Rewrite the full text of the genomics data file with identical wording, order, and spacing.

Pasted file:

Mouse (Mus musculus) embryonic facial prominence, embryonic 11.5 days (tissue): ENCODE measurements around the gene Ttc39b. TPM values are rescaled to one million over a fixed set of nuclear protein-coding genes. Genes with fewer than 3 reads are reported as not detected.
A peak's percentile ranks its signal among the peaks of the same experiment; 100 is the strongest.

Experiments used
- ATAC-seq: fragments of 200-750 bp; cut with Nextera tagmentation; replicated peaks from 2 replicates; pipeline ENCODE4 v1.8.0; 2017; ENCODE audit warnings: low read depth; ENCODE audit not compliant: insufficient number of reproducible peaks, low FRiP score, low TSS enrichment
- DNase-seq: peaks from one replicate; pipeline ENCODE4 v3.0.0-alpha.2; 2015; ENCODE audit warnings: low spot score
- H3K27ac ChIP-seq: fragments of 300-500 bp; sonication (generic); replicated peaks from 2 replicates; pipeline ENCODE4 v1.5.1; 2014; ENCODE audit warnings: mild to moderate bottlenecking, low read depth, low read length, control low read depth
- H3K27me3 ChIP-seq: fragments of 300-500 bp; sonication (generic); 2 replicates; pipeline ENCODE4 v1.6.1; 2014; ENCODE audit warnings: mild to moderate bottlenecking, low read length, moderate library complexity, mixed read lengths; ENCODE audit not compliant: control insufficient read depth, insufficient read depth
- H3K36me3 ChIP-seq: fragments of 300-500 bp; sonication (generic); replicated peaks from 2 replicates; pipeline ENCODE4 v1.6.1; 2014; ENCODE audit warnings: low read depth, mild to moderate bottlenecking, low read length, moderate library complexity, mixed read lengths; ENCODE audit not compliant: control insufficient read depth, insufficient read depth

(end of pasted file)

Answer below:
Mouse (Mus musculus) embryonic facial prominence, embryonic 11.5 days (tissue): ENCODE measurements around the gene Ttc39b. TPM values are rescaled to one million over a fixed set of nuclear protein-coding genes. Genes with fewer than 3 reads are reported as not detected.
A peak's percentile ranks its signal among the peaks of the same experiment; 100 is the strongest.

Experiments used
- ATAC-seq: fragments of 200-750 bp; cut with Nextera tagmentation; replicated peaks from 2 replicates; pipeline ENCODE4 v1.8.0; 2017; ENCODE audit warnings: low read depth; ENCODE audit not compliant: insufficient number of reproducible peaks, low FRiP score, low TSS enrichment
- DNase-seq: peaks from one replicate; pipeline ENCODE4 v3.0.0-alpha.2; 2015; ENCODE audit warnings: low spot score
- H3K27ac ChIP-seq: fragments of 300-500 bp; sonication (generic); replicated peaks from 2 replicates; pipeline ENCODE4 v1.5.1; 2014; ENCODE audit warnings: mild to moderate bottlenecking, low read depth, low read length, control low read depth
- H3K27me3 ChIP-seq: fragments of 300-500 bp; sonication (generic); 2 replicates; pipeline ENCODE4 v1.6.1; 2014; ENCODE audit warnings: mild to moderate bottlenecking, low read length, moderate library complexity, mixed read lengths; ENCODE audit not compliant: control insufficient read depth, insufficient read depth
- H3K36me3 ChIP-seq: fragments of 300-500 bp; sonication (generic); replicated peaks from 2 replicates; pipeline ENCODE4 v1.6.1; 2014; ENCODE audit warnings: low read depth, mild to moderate bottlenecking, low read length, moderate library complexity, mixed read lengths; ENCODE audit not compliant: control insufficient read depth, insufficient read depth